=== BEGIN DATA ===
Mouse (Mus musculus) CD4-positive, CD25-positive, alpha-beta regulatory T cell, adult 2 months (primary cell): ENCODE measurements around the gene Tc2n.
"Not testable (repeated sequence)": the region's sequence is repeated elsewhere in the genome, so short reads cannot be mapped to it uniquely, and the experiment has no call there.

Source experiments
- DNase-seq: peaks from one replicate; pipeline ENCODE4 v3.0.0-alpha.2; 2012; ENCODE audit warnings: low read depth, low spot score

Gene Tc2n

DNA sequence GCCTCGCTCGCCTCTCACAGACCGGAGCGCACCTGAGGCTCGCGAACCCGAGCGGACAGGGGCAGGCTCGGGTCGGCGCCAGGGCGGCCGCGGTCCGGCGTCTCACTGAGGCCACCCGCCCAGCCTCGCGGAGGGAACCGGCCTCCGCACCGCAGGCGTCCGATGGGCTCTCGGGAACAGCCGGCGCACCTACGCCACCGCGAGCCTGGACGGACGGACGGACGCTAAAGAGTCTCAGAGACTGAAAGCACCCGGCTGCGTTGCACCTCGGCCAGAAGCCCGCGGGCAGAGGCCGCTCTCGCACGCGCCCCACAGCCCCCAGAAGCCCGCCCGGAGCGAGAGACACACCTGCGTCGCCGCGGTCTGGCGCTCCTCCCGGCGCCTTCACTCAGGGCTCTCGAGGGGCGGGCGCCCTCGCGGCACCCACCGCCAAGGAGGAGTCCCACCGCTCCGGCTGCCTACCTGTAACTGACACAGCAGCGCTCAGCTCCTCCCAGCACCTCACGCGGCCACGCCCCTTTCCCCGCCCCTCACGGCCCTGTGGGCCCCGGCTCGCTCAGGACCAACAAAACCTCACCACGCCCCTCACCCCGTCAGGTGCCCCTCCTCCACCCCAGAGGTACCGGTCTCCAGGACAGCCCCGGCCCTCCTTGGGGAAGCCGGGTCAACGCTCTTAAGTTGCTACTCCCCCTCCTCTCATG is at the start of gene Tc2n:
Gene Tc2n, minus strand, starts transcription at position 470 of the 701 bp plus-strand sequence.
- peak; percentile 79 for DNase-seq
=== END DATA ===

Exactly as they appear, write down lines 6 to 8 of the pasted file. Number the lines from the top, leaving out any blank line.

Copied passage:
DNA sequence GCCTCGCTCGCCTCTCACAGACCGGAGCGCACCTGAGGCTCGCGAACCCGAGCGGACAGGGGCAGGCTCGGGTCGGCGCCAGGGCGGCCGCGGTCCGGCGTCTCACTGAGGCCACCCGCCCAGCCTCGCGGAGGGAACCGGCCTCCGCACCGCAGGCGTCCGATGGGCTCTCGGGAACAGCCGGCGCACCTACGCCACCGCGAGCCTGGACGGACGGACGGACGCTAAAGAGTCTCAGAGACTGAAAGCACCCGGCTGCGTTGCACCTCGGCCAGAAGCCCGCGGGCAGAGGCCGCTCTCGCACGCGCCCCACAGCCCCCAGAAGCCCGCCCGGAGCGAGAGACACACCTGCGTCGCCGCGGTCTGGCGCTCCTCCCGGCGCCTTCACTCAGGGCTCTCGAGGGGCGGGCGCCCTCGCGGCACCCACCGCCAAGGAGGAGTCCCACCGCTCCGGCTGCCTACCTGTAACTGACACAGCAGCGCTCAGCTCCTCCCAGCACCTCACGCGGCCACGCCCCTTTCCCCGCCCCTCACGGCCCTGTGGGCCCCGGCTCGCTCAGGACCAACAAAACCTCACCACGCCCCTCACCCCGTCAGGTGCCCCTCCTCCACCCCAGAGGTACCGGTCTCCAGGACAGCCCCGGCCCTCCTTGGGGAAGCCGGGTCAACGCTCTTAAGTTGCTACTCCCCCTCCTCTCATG is at the start of gene Tc2n:
Gene Tc2n, minus strand, starts transcription at position 470 of the 701 bp plus-strand sequence.
- peak; percentile 79 for DNase-seq